Kenyan banks’ profits shot to Sh98.8 billion in the eleven months to November last year, setting the lenders on course to exceeding the Sh100 billion pre-tax earnings mark.
The profit figures make banking Kenya’s most dominant economic sector, underlining its ability to ride out uncertain economic times characterised by currency, inflation and interest rates volatility.
At least 10 listed firms have issued profit warnings, an indication that their performance for 2012 would be at least 25 per cent lower than the 2011 results.
“The banking sector registered a 23.5 per cent growth in pre-tax profits from Sh80 billion in November 2011 to Sh98.8 billion as at end of November 2012. Similarly, the annualised return on assets rose from 3.3 per cent to 3.7 per cent over the same period,” reads the Central Bank of Kenya’s report for November.
Analysts attributed the growth to higher profit margins as the gap between interest returns that banks paid depositors and what they charged borrowers for the same cash widened during the year.
Interest income earned on loans contributed 62 per cent of the Sh323.7 billion total revenue generated by the sector compared to 55 per cent of the Sh227.2 billion reported in November 2011.
“For a better part of 2012 growth was being driven by higher interest margins compared to 2011 and with the drop in Treasury bond rates they posted some gains from government securities,” said Francis Mwangi, head of research at Standard Investment Bank.
Government securities contributed 13 per cent of total income last year, being Sh42 billion compared to Sh31.8 billion in 2011.
Equity Bank, which posted pre-tax profit of Sh11.8 billion at the end of September last year, had noted that its interest margins were at a record high during the year.
“At 12.7 per cent in quarter three the net interest margin has remained at a historical high level after increasing by 20 basis points from quarter two,” said Equity Bank.
“In addition to customer acquisition in an efficient manner on both assets and liabilities sides the bank has focused on subordinated debt to improve interest margins.”
Though the regulator started to reduce the indicative Central Bank Rate in July last year, banks have been slow to transfer the reduction to their customers stating that they were still holding expensive fixed deposits.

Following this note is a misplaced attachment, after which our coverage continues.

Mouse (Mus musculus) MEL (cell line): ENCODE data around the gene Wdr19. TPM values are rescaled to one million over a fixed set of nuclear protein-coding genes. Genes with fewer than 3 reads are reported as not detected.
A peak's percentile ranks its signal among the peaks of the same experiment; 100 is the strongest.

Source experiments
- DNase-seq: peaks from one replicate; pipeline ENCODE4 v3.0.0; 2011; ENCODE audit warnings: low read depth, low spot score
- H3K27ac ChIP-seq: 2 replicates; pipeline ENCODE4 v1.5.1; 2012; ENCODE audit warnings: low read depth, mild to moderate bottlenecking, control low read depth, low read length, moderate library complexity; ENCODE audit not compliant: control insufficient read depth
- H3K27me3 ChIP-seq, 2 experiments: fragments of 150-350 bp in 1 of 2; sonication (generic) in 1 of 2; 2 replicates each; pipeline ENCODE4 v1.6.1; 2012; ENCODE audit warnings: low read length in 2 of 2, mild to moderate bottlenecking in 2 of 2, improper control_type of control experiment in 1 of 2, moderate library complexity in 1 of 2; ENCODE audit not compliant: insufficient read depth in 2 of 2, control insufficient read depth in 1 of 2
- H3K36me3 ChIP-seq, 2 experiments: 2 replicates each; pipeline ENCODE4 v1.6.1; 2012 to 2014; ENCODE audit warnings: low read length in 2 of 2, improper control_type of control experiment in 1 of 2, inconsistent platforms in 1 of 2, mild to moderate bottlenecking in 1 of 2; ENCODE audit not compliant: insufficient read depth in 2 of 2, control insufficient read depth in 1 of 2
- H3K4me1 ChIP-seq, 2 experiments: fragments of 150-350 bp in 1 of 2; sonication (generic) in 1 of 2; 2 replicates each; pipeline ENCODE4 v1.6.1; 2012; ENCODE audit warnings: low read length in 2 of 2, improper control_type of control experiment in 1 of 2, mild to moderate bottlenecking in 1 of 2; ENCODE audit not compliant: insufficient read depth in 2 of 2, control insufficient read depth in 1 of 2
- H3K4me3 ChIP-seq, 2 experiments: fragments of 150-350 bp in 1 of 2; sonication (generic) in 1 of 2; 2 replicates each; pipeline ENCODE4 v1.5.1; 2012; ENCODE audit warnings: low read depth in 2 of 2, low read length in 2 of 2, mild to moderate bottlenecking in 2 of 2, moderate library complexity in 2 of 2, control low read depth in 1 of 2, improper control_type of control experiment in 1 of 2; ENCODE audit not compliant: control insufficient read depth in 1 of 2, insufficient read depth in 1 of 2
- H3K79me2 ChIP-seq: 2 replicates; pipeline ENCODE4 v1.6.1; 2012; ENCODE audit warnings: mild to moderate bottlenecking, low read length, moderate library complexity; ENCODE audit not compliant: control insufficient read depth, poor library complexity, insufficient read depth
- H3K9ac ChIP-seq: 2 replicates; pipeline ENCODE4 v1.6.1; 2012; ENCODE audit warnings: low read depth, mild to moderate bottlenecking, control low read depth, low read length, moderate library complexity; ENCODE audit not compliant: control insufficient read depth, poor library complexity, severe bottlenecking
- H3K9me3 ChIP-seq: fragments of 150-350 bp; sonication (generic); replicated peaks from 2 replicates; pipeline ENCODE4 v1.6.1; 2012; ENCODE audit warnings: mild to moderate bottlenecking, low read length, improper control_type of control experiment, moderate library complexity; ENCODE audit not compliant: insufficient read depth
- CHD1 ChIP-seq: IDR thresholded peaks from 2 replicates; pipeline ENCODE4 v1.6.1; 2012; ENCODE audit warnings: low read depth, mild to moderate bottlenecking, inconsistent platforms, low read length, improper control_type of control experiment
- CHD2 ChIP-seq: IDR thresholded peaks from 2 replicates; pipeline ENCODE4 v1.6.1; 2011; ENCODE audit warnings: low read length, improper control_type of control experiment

The Central Bank had switched to a high interest rate environment in efforts to control inflation rates and stabilise a volatile shilling in 2011.
Although most of the banks maintained the high interest rates the industry loan book grew by 12.5 per cent to Sh1.35 trillion, which was, however, accompanied by a proportionate increase in non-performing loans which grew to Sh62.2 billion from Sh55.1 billion in November 2011.
Customer deposits increased to Sh1.78 trillion compared to Sh1.5 trillion a year earlier indicating the industry’s efforts in financial inclusion are bearing fruit.
Banks have been accused of making “abnormal” profits at the expense of other segments of the economy. Firms that have issued profit warnings this year cited high financing costs as a major contributor to their woes.
Outcry over high cost of loans had seen MPs attempt to regulate the sector arguing that it earns huge profits at the expense of borrowers.
Notably, during the period it enjoyed higher margins since they increased lending rates at a faster pace than the deposit rates.
The lenders have argued in defence that banking business is capital intensive and the shareholders have to be rewarded in equal measure. The high returns have seen stocks of listed banks become top performers at the stock market.
Bank shareholders have also shown confidence in their companies’ performance by injecting additional capital to fund growth plans and comply with regulatory requirements.